One morning, you wake
to the rumble of the wardrobe door
as the 8.10am bus bears
your eldest child over the speed ramp,
along the street where you live.
Groggy, you rise, tiptoeing
downstairs to the kitchen, pull
out a saucepan, placing it quietly,
pouring in the white shush of milk
and turn the knob.
A warm breakfast feeds
five other children. You wake them
from their duveted dreams,
place the dishes on a dining table,
with spoons and call on them to eat.
Making lunches of ham, always ham,
and bananas instead of apples, sealed
in plastic boxes – one, two, three, four, five,
and fill their bottles; three pink ones,
two black ones.
In the tumult of their trousers, tights and shirts
you fill their bags and send them, hatted,
scarved and gloved, to school
and listen to a silence frayed
by the distant rumble of a wardrobe door.
As the kettle reaches boiling point,
you turn on your PC and plan a menu for tea.
Tuned to the noises of her home –
she rose fairly soft with rosy cheeks.
A house upon a road that ran
from east to west across two countries.
One country of army towers and ramps
of sudden khakied strangers, talking into
radio sets worn on shoulders that carried guns
and the scent of an older menace.
The other country of cattle, the smell of manure.
A faded cottage in a colour garden,
of lawns and apple trees. Box hedges borderlined
a market garden, kings and cabbages suffocated
by the trees gone over through excess of water
and light. Both sides of the one coin, spent
by two families of the one branch.
But she rises, fairly soft with rosy cheeks,
she is seven, not six, nor eight neither.
She does not know.
Before you knew, in the sense of that awareness,
what you held? The song of wood pigeons calling,
answering, in the wood behind your home,
told all – the realm of territory, a few square mile
to fly over, a wood of trees before the disease
killed slowly, choking out the birds, giving less
cover to the games of children; cops and robbers,
cowboys and ‘injuns – heard but never played with.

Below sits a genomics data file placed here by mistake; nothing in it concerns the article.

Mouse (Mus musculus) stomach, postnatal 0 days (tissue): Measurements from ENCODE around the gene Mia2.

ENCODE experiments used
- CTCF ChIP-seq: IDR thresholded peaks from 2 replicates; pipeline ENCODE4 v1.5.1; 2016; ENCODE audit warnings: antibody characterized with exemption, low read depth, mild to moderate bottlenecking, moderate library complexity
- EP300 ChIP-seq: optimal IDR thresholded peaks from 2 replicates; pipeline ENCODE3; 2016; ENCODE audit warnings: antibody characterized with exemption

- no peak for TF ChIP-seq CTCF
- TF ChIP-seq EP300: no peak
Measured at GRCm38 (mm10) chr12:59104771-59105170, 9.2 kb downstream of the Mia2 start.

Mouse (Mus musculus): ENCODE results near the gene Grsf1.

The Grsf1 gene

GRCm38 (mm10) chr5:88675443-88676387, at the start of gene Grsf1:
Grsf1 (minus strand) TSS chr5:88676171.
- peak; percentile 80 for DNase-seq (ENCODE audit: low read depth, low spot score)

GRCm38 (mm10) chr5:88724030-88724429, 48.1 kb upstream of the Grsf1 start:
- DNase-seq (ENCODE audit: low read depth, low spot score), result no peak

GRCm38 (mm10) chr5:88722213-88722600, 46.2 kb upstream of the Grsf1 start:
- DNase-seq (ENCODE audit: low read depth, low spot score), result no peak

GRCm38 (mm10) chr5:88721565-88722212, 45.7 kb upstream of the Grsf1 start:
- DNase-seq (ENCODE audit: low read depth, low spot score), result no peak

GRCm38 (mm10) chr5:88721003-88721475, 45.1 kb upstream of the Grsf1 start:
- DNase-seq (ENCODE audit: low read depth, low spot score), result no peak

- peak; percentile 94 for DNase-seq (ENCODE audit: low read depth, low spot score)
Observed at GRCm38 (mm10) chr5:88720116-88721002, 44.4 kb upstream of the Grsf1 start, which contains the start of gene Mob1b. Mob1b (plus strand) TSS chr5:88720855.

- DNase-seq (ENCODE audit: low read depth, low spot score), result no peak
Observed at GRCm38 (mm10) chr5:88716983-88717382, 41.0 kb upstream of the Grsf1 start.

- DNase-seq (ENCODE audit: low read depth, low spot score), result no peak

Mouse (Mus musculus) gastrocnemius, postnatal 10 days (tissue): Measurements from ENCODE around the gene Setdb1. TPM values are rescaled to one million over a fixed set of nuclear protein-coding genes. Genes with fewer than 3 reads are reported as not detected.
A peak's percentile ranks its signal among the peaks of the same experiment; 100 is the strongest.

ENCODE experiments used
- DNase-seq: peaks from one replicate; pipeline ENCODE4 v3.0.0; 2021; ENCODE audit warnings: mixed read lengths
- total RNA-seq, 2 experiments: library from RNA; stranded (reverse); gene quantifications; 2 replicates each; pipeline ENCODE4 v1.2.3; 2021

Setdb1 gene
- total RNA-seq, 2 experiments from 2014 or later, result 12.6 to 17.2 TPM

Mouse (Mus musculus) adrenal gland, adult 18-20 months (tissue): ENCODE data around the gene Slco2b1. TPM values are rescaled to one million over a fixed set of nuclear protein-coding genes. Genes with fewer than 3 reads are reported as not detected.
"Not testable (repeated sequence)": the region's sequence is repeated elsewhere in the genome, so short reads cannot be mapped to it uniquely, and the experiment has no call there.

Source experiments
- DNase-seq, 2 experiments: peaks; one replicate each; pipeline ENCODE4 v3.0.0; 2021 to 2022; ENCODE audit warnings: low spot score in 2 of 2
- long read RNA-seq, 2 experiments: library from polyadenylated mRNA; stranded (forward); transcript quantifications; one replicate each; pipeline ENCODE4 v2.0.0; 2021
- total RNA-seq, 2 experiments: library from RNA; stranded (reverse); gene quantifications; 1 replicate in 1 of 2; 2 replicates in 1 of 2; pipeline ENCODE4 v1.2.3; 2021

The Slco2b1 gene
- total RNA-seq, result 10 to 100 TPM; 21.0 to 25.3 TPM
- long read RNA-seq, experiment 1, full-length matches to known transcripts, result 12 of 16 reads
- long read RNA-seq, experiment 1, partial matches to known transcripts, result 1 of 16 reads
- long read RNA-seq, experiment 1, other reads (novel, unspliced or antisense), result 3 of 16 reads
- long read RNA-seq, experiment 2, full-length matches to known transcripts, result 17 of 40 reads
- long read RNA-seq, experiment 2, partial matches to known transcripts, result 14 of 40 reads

A solitary breeze blows across a marsh field
your playground; hillocks and mounds preparing
you for the tumble of ancient monuments
and the organised disorder of grass that died.
A square box of a bedsit: a bed, a wardrobe,
a sink and a counter gashed with a white cooker.
A black-and-white TV, a three-in-one stereo.
White counterpane, white walls plastered
with teenage detritus. Posters faded, frayed
matchsticks, butts, sink full of dirty knickers,
a pedal-powered Singer, that served
as dressing table. Nights of ‘Sex Dwarf’
and days of black clothes and maquette faces.
An apprenticeship of make-up, drinks,
appetites for loud, thoughtless remarks;
a remaking of personality within those walls.
Breathless with the pulsing, purging pain –
you’ve got to feel your way toward
the end of this. You’re stuck in this panting,
waiting time. It’s four in the morning,
the black outside the frosted window fades
grey. They tell you it will be soon.
You’re waiting on your body too.
You know it’s a big ask, to push 4.2 kilos
up a hill, whilst lying on your back,
but vertical’s out of the question now.
You beg them to cut you, anything to
get it over. The midwife smiles a secret
to herself, knowing you at that point
of baby before body. And so you push,
getting ready for the crinkled blue, basted
with vernix and more hair than ever thought of.
A summer gone by, hearing children’s voices
playing make-believe: doctors and nurses,
houses and schools, their world populated
by your roles and those of imaginary
friends – too sketchy to make
it into this world. Your’s had no image,
just a voice that helped at night, before the
days of siblings, when you needed language
out loud. Their’s have blurs
from Pokemon or Yugioh, cartoonish
colours that hop-scotch with them
around the water-feature and up the garden path.
The side window at the top of the stairs
overlooks next door’s stage of patio doors.
Twin boys of one, orbit their mother,
dark haired, framing her company.
She’s always hanging clothes up,
when I catch her, on an airer inside;
not much drying in this drab winter.
I guess that she sees brighter colours
back home, kept wrapped inside her
head-dress. A colour like orange
or red doesn’t glimmer here under grey.
Better held inside for warmth.
And behind me the crone sleeps
in the morning. She wakes at night.
I hear her voice, alcohol tempered
she drones a life by, without waiting for a reply.
If you made it down this far - thanks very much for reading!